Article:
NEWS: What would be the process?
NAIRN: In the first instance the council may go to the government about getting access to other land. As part of that the Minister could say to the Planning Commission, can you take a strategic look at this part of the greater Alice area, how this is going to fit? We don’t want to be putting a dump into an area which really ought to be used for something else. He may ask us in that situation.
NEWS: Would you necessarily be involved?
NAIRN: Not necessarily.
NEWS: What if the public were to approach you?
NAIRN: I would have to refer them to the minister. If the public said to the Planning Commission, you should be doing some more strategic planning in this area, I’ll take that on board. We are not an approval authority. We do strategic planning and then put that forward to the government or the Minister.
NEWS: The sewerage plant next to the dump, some two square kilometres, is owned by the government’s Power Water Corporation. The land is not encumbered by native title. It is a pretty valley. The Desert Park extends over the range.
NAIRN: If somebody wanted to do something with that, it would probably fall into the significant development criteria. That’s where that could be referred to the Planning Commission.
Only two of the nine commission members live outside Darwin: Stuart Duncan, the CEO of the Victoria Daly Shire Council, who lives in Katherine, and Ken Johnson, who lives in Alice Springs.
Dr Johnson is a retired public servant who was the Parks and Wildlife Regional Director from 1991, responsible for the southern half of the Northern Territory, and the CEO of Desert Knowledge Australia from 2002-2006.
The commission has two main roles: to develop strategic plans and planning policy, and to provide advice on significant developments, upon request from the Minister.
Several speakers at the meeting, including Mr Pecorari, urged the formulation of a masterplan for Alice Springs.
Mr Nairn said this “is potentially something the commission will need to give consideration”.
p2151-Leanne-Southam-Uncle-Leanne Southam (at right, in the background is Uncle Peter without whom no public meeting takes place in The Alice), Stephen Baloban and Mr Pecorari (above right) argued for a town plan.
“A masterplan similar to Darwin’s? It can be incorporated in the Planning Scheme,” said Mr Nairn.
Mr Pecorari: “We don’t need affordable housing, we need an affordable lifestyle.”
That would include a properly working public transport system so people living far from the CBD, such as the “far flung” Kilgariff, don’t need to cars.
Said Mr Nairn: “From what I understand people are voting with their feet and buying blocks of land out there.
“I’m not sure we’re talking in opposite terms. It’s probably more terminology. The vision you have just described is exactly the sorts of things we’ll be working on” and major transport studies are a key part of planning for growth.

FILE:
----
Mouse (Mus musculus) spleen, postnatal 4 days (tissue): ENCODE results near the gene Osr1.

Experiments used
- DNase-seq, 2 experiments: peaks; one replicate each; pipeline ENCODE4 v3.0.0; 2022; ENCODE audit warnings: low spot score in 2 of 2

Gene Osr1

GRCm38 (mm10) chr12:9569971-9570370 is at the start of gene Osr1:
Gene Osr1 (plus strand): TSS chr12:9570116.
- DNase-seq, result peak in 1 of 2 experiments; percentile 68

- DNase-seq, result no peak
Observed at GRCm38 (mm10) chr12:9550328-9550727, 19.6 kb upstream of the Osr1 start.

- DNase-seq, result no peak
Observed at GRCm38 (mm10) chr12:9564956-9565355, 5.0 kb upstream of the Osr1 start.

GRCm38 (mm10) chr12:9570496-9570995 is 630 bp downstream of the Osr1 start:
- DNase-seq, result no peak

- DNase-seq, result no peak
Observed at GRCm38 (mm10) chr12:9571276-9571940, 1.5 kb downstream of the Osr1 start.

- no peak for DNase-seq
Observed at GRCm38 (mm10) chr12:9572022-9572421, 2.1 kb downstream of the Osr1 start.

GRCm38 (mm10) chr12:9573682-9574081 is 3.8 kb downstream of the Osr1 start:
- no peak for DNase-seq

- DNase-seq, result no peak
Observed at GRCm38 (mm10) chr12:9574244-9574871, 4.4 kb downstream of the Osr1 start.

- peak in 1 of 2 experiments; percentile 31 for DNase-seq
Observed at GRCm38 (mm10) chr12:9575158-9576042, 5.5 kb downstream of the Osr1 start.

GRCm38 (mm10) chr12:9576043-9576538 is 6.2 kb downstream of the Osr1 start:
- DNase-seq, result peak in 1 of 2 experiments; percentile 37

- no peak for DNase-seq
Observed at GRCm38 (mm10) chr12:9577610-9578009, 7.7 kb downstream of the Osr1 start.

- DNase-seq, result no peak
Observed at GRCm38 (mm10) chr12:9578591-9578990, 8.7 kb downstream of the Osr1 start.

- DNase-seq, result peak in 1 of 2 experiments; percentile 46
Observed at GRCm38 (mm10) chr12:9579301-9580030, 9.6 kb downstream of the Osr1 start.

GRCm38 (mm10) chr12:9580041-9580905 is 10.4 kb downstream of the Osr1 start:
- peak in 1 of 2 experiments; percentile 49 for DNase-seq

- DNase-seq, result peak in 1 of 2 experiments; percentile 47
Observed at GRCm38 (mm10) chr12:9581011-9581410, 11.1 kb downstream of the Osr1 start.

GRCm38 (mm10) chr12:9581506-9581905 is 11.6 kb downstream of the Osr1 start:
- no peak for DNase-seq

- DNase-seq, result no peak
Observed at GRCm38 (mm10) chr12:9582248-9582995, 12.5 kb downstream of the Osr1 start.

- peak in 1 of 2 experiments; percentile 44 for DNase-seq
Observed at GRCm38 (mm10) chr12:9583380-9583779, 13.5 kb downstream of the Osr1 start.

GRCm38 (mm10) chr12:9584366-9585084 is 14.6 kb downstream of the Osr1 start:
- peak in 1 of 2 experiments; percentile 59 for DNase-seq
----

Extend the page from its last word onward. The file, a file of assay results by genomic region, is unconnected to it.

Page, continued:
He said: “We are revisiting things like building heights so that you can do an economical development” for people wanting to live close to the CBD “and that will help to revitalise the city in other ways.”
Lee Morgan raised flood issues and Mr Nairn said the 3D video could be used for simulating the effects of floods. It had been done with the Brisbane River.
Chairman of the Rural Residents’ Association Rod Cramer spoke about the misuse of rural residential land for commercial purposes, such as one block whose owner was “running a road train business” from it.
Mr Cramer (at right) said people are looking for “confidence and certainty” about their lifestyles when they were buying land.
Mr Nairn replied that dealing with illegal land use is the responsibility of the Development Consent Authority “but you’ve got to have an army of inspectors” and consider the cost of potentially prosecuting.
An encouraging inclusion in the commission’s tasks is the inclusion in its agenda of a “Draft Built Form Guidelines” about “the town centre, streets, buildings, shopfronts, landscape, fences, signs, materials, parking, safety, privacy, noise and environmentally sustainable design”.
It also wants to “connect the natural Todd River environment to Parsons Street and Todd Mall”.


  1. We need high rise buildings here. When you look around at all the vacant buildings, shops etc it is so obvious that a huge increase in supply will mean that we have more. Something – um – I can’t figure this out.

  2. It seems that there is an army of bureaucrats out there, all with huge resources to secure their own position / seat yet contribute little logical positive development.

  3. What we need is more workers and less commitees.
    It is a well know fact that sitting too much interferes with the blood flow to the brain.